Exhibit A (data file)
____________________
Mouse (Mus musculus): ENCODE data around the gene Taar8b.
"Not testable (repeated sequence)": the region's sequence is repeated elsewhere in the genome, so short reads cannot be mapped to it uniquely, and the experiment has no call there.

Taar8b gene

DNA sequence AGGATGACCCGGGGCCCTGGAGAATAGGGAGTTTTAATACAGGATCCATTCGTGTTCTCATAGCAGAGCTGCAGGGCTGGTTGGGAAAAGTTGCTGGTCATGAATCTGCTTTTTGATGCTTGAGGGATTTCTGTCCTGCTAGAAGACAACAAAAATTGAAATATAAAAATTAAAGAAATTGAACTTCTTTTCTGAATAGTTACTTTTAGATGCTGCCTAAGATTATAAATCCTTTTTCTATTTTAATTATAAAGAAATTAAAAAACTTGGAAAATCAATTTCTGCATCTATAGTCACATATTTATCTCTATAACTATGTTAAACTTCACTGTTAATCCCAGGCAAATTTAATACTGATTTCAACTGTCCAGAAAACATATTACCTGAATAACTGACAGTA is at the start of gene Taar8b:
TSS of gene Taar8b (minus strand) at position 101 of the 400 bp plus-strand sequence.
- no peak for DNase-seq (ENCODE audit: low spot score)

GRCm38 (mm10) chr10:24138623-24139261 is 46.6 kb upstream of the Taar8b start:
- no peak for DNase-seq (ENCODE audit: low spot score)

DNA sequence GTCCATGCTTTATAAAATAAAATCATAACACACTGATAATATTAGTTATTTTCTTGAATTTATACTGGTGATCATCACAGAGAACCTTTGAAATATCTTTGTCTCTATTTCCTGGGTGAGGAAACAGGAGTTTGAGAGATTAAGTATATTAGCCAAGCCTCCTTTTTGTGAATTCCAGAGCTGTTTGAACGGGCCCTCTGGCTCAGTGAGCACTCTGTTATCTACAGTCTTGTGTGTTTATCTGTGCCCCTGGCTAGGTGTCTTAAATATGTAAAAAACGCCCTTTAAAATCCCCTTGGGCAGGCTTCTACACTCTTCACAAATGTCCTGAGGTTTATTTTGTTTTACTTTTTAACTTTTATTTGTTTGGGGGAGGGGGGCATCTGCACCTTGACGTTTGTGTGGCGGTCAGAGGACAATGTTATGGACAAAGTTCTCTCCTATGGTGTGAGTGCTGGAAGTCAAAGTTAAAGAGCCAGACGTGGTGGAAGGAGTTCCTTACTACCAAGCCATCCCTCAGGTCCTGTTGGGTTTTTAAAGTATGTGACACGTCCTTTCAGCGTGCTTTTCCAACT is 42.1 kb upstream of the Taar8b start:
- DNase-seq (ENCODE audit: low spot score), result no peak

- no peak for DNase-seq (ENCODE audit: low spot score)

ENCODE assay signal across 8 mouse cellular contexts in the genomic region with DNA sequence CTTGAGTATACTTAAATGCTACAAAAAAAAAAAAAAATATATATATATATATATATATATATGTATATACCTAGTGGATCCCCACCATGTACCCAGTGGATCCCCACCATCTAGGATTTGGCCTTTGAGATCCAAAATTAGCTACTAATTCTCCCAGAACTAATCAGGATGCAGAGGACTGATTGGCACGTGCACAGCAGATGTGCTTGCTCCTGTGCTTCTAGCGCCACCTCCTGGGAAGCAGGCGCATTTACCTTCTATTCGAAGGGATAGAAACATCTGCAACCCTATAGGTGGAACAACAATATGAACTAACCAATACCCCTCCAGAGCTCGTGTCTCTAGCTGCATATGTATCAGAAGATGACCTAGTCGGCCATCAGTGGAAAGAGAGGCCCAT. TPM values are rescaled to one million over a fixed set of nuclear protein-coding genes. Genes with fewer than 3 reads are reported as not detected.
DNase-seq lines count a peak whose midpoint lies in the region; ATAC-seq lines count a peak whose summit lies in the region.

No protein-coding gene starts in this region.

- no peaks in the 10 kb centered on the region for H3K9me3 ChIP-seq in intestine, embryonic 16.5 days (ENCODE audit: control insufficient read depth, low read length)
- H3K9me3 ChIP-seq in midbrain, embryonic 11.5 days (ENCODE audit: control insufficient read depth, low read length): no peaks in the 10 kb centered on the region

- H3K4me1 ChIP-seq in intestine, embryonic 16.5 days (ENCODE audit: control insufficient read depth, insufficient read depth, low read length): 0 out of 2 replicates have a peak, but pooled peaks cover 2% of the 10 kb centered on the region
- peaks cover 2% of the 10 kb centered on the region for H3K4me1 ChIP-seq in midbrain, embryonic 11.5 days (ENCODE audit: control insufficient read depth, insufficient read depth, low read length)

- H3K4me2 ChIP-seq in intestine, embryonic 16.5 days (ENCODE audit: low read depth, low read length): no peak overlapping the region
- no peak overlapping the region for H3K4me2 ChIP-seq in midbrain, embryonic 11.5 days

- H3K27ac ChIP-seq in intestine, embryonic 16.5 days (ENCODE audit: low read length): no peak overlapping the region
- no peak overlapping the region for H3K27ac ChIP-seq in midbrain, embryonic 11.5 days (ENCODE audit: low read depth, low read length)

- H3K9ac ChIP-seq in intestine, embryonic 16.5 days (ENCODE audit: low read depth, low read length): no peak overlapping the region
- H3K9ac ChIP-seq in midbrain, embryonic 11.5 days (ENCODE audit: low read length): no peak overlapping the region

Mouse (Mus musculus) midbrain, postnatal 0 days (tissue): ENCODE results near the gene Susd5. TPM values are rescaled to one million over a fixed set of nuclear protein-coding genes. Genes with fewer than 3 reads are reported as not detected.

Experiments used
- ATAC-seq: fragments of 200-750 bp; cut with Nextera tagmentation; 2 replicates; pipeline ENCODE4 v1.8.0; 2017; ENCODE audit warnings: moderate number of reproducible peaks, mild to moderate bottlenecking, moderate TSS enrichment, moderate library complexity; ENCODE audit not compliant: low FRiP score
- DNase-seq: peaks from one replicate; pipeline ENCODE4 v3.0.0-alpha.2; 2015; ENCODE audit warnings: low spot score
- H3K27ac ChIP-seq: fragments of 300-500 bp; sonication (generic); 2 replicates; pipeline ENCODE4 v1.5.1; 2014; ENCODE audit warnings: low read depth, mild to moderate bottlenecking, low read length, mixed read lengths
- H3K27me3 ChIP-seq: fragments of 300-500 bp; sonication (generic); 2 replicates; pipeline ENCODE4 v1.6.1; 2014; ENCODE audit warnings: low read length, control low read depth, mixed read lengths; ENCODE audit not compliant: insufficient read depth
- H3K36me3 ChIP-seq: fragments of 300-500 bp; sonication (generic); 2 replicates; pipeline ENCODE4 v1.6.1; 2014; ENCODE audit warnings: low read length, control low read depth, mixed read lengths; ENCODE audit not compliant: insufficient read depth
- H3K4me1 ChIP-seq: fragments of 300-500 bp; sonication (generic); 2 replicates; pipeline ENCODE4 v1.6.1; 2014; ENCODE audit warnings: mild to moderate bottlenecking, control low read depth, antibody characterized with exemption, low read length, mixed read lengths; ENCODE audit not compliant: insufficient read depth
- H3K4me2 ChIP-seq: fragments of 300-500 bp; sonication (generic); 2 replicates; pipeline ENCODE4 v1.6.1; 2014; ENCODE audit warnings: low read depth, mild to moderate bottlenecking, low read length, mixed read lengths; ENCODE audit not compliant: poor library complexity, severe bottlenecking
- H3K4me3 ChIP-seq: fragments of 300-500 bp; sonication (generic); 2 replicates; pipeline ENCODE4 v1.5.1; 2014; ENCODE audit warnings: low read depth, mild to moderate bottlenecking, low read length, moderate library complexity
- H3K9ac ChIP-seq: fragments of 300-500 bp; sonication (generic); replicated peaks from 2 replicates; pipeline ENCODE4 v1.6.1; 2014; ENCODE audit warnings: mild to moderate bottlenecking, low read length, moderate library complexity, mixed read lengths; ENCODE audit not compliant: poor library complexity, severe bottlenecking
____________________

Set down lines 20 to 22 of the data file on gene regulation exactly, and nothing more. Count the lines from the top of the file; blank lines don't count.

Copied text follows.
- no peak overlapping the region for H3K4me2 ChIP-seq in midbrain, embryonic 11.5 days

- H3K27ac ChIP-seq in intestine, embryonic 16.5 days (ENCODE audit: low read length): no peak overlapping the region
- no peak overlapping the region for H3K27ac ChIP-seq in midbrain, embryonic 11.5 days (ENCODE audit: low read depth, low read length)